Tallahassee Florida Business Search Leads to Gambling Arrest on 51 Counts
Posted on: November 18, 2019, 03:21h.
Last updated on: November 18, 2019, 04:16h.
A Florida woman was arrested over the weekend on 51 counts of possession of slot machines after authorities identified her as the operator of a Tallahassee illegal gaming operation.
Tanisha Lovett-Austin, 45, was additionally charged with maintaining a gambling house after the several-month inquiry involving the Tallahassee Midtown Arcade Amusement Center, according to WTXL TV.
The Leon County Sheriff’s Office began their investigation into the arcade in April based on a tip that there was illegal activity taking place, the report said. Sheriff’s deputies searched the Midtown operation on May 23 and also inspected five other local internet cafes.
Lovett-Austin claimed she deposited money into a drop safe. But she added that she was not responsible for the operation’s overall finances, WTXL said.
She did not know who owns the business or who owns the building,” according to an application for an arrest warrant quoted by the news report. “Lovett-Austin said that she only knew her supervisor as ‘Debbie.’”
Lovett-Austin was being held Saturday. Her bond was set at $13,750, WTXL said.
In searches of three of the six operations, authorities found $21,452.52, 164 monitors, 193 computers and 23 gambling machines, according to WCTV Eyewitness News.
The other internet cafes suspected of illegal activity include: Zyber 2 Inc. aka Euro Boutique, Southern Arcade, Tallahassee North Arcade Amusement Center, Cyber Connections, and a fifth one whose name remains unknown, WCTV said.
WCTV further reported the internet cafes were closed. Nearby business owners welcomed the news about the operations closing.
John Buck, owner of Fast Signs, located near Tallahassee Midtown Arcade Amusement Center, told the TV station, “We knew that something was going on. We suspected that it … wasn’t legal, but we didn’t have any evidence….”
WCTV reported that cashiers in the businesses paid cash to winning customers. Based on the number of points won, cashiers would pay patrons money.
The patrons also paid upfront to get a code to use in slot machines or other on-premises gambling devices, the report said.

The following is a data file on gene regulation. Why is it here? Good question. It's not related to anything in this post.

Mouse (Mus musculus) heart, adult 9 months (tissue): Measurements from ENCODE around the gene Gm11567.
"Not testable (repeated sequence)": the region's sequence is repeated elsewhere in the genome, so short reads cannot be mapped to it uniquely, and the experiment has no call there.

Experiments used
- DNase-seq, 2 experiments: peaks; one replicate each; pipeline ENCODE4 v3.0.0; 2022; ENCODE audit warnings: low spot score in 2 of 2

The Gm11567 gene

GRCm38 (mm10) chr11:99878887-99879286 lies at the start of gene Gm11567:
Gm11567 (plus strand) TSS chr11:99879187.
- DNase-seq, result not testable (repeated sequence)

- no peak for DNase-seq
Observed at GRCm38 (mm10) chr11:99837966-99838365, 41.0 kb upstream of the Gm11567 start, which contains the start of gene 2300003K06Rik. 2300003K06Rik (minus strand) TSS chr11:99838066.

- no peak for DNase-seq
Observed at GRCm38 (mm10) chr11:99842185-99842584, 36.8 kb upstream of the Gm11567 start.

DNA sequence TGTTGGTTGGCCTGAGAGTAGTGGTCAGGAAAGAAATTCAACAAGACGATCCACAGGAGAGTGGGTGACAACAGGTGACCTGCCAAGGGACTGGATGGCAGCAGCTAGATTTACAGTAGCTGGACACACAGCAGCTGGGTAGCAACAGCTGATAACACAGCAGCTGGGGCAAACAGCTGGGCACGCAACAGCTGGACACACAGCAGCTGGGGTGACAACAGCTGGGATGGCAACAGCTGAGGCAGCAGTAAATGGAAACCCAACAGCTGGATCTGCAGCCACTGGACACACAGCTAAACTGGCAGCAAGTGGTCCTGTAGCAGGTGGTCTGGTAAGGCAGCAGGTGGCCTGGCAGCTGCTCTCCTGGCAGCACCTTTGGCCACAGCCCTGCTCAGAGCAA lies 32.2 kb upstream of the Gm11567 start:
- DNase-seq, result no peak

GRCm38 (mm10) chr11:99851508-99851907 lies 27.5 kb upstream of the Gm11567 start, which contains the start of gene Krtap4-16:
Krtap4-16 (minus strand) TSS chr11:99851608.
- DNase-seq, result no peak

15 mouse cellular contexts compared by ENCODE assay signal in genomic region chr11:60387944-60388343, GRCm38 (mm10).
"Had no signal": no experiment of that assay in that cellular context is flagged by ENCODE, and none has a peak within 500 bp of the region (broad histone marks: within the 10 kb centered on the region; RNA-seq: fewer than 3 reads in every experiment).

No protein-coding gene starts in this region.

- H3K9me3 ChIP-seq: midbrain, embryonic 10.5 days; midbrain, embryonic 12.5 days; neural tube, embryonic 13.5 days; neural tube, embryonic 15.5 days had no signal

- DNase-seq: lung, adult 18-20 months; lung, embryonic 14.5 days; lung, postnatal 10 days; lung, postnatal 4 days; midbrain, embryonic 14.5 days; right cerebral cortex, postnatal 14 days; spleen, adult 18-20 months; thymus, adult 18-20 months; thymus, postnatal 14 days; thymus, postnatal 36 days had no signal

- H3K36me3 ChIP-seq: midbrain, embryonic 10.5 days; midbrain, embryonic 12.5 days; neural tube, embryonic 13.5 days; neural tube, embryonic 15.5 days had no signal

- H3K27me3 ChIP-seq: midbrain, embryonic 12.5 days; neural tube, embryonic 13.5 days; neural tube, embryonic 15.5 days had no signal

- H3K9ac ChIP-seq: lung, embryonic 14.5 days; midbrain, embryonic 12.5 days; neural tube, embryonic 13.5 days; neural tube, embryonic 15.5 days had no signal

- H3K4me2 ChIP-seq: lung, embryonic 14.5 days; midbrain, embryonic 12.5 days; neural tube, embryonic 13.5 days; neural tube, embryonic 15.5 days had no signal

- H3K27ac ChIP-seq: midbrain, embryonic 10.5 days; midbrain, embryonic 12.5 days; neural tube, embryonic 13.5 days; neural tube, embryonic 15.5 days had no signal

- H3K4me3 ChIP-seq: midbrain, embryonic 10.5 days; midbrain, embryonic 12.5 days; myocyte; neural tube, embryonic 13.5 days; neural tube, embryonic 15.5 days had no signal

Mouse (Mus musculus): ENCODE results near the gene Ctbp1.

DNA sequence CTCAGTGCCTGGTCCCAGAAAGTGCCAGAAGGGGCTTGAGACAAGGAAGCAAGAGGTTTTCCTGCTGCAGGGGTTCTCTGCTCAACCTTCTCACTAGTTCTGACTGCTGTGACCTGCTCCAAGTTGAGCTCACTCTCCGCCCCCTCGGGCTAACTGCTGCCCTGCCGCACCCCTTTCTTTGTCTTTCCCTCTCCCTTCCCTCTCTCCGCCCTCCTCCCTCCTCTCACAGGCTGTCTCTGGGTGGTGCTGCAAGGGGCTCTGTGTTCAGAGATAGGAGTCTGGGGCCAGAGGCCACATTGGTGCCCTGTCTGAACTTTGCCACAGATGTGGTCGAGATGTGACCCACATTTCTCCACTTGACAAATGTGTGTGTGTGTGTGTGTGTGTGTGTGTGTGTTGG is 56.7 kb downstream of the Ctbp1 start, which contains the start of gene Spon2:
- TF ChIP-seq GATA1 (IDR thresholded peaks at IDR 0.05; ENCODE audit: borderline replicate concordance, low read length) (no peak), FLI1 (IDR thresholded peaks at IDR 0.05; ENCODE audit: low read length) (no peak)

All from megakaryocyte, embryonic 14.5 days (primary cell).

“We went in once to look at it. It was just dark, and everyone was just on computers playing games. And you didn’t know…not having done it — you didn’t know what that really meant. You thought it was gambling,” Buck said, based on his visit to the neighboring arcade, WCTV said.
Police Seize Gaming Devices in Escambia County
Elsewhere in Florida, in September Escambia County authorities seized some 100 slot machines and various online gaming equipment during court-ordered searches of three businesses, according to news reports.
The slots and gambling computers were taken out of one of the businesses — Oasis Bar and Hookah Lounge on Mobile Highway — by officials. They were then placed in a semi-truck before being hauled away, WEAR-TV said.
The other two businesses suspected of gambling operations were a possible medical supply store on 9th Avenue and an unidentified establishment on Chief’s Way, the station reported.
Also, in March, owners of Racetrack Bingo in Fort Walton Beach were ordered to forfeit $6 million to the federal government. They were convicted of operating an illegal gambling business that bilked local charities out of $8 million over eight years.
Limited Gambling in Sunshine State
Florida has racetracks and tribal gaming venues where gambling is allowed in the state. But in May, the Seminole tribe of Florida announced it stopped paying $350 million a year in revenue-share payments to the state.
In April, state Senate Republicans negotiated a new draft compact deal that included sports betting, roulette, and craps. But state lawmakers ran out of time to get it approved.
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